Ratings agency sounds strong warning on Canadian housing market

Ratings agency sounds strong warning on Canadian housing market

Ratings agency sounds strong warning on Canadian housing market

In its report released last week, Fitch Ratings downgraded its outlook of the Canadian housing market to “unsustainable”.

The credit rating agency’s latest survey of 22 countries placed Canada among the ranks of Greece and Singapore as the real estate markets facing the greatest risk of major downturns in the near future, BNN reported.

“Canadian home prices are not supported by underlying fundamentals and the risk of a price fall in over-valued markets has risen,” Fitch stated.

And the trend of consistent price growth, especially in overheated Toronto and Vancouver, should not be taken as an indication of long-term market health.

“Despite the continued rise, Fitch views current home prices as unsustainable in the long term. There is a heightened risk of a price correction in over-valued markets,” the report explained. “With local and federal governments tightening loan-eligibility requirements and imposing restrictions on certain buying segments, the pace of home-price growth should decelerate.”

“We expect that [stricter mortgage rules] will result in fewer loans being made available to marginal borrowers, which could reduce loan growth. That said, we anticipate loan volumes to remain near historical highs as long as interest rates remain low, [and] employment is stable.”

Earlier this month, veteran markets analyst Chris MacDonald argued that the real estate sector is not immune to a crash similar to—or even worse than—that experienced by the United States nearly a decade ago.

“Many Canadians I’ve spoken to love to point the finger at their U.S. counterparts, noting that it was largely hubris that drove the financial crisis of 2007/08,” MacDonald said. “[But] if you were to pick two countries in the world that were the most similar, it would be hard to find two markets that resembled each other more on a fundamental level.”

“The reality is, right now, the household debt levels of Canadians are much worse than those in the U.S. before the housing crash,” he added. “High levels of foreign investment in Canada’s real estate market mean that a significant percentage of loans made with Canadian banks could be reneged on should the foreign investors stand to lose more than their down payments, making the potential for a ‘cascading waterfall’ of foreclosures similar to what happened in the U.S. much more likely.”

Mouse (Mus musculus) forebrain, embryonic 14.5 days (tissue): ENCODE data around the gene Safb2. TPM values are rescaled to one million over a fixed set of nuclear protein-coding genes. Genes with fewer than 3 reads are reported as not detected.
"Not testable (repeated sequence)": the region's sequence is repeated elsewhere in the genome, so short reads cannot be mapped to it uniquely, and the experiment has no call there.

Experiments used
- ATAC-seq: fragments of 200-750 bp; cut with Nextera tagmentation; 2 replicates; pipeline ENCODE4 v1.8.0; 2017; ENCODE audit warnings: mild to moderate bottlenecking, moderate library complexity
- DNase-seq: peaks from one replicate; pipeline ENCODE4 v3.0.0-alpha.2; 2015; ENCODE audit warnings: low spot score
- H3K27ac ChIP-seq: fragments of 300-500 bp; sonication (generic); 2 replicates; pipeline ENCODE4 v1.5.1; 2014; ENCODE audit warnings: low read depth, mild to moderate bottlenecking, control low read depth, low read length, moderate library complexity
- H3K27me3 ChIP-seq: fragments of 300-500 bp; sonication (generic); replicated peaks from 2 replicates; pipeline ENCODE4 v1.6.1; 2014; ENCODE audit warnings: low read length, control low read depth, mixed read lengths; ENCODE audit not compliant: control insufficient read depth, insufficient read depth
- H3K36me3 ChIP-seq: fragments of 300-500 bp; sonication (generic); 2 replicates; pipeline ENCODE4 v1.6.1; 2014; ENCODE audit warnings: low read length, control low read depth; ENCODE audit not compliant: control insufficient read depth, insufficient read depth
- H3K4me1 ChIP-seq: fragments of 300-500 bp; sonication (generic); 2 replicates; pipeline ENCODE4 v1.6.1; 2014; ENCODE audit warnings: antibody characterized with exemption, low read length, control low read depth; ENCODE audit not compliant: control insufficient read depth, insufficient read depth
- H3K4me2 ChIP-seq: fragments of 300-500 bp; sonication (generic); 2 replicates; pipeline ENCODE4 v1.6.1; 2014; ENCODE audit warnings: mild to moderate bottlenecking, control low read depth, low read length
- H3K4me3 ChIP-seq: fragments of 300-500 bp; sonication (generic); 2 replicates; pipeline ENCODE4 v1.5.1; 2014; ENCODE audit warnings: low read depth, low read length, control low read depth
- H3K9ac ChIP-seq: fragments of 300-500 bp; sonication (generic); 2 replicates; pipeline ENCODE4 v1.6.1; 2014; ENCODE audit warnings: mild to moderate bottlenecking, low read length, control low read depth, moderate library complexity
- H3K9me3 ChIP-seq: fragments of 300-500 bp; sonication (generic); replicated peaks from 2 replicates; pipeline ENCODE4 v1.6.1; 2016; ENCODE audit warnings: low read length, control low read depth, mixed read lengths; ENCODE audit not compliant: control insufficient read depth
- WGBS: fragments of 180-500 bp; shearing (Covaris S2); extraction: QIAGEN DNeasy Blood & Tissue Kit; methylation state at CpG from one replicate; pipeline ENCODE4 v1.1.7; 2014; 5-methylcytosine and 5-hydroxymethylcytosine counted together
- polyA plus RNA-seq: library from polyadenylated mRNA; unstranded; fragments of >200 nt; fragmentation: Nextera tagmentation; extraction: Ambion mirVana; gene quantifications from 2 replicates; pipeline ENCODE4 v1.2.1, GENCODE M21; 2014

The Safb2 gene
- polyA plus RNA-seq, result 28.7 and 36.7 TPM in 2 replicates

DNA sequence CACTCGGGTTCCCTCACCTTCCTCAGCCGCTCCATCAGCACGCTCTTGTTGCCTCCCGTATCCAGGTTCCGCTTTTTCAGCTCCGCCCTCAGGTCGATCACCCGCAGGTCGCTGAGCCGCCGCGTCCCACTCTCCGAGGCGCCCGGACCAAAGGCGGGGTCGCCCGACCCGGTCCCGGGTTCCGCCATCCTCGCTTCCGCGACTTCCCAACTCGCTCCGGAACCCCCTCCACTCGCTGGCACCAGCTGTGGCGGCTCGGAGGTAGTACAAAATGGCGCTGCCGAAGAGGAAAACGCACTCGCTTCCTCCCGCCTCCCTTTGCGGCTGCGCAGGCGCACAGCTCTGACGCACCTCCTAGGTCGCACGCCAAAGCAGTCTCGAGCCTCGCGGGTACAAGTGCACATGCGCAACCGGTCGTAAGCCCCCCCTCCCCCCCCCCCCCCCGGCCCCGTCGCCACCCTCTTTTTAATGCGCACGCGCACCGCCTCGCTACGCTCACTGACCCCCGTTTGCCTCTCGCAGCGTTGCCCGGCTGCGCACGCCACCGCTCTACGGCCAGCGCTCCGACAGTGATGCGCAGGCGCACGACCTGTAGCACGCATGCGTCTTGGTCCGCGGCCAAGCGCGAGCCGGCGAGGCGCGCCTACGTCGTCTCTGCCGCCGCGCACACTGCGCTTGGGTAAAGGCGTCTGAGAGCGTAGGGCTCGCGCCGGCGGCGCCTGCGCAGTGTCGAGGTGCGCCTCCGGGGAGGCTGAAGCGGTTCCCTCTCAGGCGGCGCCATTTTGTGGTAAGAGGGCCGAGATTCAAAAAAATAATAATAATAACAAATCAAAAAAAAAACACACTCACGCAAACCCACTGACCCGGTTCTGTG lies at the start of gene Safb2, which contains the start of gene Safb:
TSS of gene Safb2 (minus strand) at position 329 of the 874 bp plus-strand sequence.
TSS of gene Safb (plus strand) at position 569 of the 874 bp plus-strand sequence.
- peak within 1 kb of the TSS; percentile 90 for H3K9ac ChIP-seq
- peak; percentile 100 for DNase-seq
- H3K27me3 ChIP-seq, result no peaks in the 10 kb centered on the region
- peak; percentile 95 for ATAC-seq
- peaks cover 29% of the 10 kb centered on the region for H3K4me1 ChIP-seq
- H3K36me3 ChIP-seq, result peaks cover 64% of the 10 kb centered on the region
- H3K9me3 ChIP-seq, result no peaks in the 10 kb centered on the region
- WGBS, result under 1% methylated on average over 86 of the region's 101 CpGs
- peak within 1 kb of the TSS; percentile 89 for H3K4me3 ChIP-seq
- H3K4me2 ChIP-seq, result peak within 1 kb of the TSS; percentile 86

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1 Comments
  • MBS Quant 2017-02-23 11:33:05 AM
    There are three potential triggers to precipitate a crash: One is efforts by foreign governments, particularly China, to limit outflows. These efforts are unlikely to have a serious impact, as wealthy individuals will likely retain avenues for moving funds, particularly through corporate accounts. The second trigger is policy change in Canada that makes foreign buying less attractive, such as the 15% tax in BC where the downward impact on prices was almost immediate. Other such policy changes could include increased transparency on ownership, making the offshoring of international money in Canadian real estate a riskier maneuver. The third trigger is interest rates. Canada has a fairly short duration mortgage market, where most borrowers have to renegotiate a mortgage after 5 years (folks, look closely, it is NOT automatic that your bank will re-mortgage your house). Compared to the US where many borrowers have 30-year mortgages and much less debt, Canadian borrowers are in a particularly vulnerable position relative to US borrowers as interest rates increase. Given the inflationary policies of the new US President, significantly higher rates are not an unreasonable possibility.

    My sense is that triggers #2 and #3 combined in significant but realistic amounts would cause a crash in Toronto and Vancouver, and to some extent the spill over areas from those places, that would dwarf the US crash both in terms of severity and duration. Prices in those areas could easily fall 50% within 6-12 months and remain depressed for a decade or more. The rest of Canada would be collateral damage, but not nearly to the same extent, and in some places remain relatively unaffected.
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